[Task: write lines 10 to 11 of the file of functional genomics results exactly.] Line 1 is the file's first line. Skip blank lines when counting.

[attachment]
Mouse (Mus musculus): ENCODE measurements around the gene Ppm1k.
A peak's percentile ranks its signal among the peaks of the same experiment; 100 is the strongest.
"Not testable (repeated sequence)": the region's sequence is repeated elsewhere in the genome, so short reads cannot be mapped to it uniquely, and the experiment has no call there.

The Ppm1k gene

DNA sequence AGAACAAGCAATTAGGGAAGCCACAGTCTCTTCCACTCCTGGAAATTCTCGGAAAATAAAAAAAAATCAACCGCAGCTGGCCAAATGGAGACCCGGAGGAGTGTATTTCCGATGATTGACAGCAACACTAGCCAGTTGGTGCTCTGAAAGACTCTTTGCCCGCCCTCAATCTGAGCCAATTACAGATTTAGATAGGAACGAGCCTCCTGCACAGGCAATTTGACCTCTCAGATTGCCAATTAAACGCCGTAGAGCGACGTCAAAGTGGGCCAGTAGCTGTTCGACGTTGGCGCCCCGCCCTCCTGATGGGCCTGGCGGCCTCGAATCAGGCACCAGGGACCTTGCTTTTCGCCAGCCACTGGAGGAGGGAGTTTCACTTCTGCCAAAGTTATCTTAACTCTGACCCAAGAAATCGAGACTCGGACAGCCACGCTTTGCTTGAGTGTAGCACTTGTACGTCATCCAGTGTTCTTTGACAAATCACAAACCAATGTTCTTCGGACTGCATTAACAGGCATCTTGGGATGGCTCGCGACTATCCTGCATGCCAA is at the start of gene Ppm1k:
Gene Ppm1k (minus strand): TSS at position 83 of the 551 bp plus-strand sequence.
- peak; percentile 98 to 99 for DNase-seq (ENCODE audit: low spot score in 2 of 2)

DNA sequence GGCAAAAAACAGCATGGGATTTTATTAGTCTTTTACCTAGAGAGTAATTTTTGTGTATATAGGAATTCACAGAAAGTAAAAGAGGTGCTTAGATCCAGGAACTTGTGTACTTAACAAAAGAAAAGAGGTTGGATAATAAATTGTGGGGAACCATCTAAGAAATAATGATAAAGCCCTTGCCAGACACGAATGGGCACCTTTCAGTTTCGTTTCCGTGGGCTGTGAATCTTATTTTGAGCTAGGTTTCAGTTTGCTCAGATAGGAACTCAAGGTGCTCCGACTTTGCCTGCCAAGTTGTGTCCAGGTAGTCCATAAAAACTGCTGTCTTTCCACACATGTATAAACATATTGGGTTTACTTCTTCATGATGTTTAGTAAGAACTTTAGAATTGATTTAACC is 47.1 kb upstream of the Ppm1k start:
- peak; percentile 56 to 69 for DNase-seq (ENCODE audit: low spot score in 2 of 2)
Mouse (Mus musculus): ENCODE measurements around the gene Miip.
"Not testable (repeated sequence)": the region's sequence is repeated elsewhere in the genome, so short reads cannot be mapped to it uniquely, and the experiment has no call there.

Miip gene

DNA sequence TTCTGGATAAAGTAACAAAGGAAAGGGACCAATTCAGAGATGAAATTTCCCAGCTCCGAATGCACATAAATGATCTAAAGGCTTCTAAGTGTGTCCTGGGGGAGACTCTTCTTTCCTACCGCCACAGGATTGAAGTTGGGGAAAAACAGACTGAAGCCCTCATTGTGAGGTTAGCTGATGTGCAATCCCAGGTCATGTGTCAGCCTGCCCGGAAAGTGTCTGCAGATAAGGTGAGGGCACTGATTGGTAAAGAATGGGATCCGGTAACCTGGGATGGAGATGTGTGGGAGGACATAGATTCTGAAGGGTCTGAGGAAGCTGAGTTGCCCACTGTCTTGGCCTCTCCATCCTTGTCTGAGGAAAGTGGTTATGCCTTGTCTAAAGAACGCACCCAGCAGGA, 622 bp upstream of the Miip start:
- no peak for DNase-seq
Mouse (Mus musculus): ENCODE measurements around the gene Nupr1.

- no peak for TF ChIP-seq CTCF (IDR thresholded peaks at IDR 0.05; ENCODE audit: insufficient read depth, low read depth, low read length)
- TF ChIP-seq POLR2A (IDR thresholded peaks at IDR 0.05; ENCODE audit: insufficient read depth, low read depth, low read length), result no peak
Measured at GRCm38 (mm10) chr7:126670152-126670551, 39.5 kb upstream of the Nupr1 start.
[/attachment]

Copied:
Mouse (Mus musculus): ENCODE measurements around the gene Miip.
"Not testable (repeated sequence)": the region's sequence is repeated elsewhere in the genome, so short reads cannot be mapped to it uniquely, and the experiment has no call there.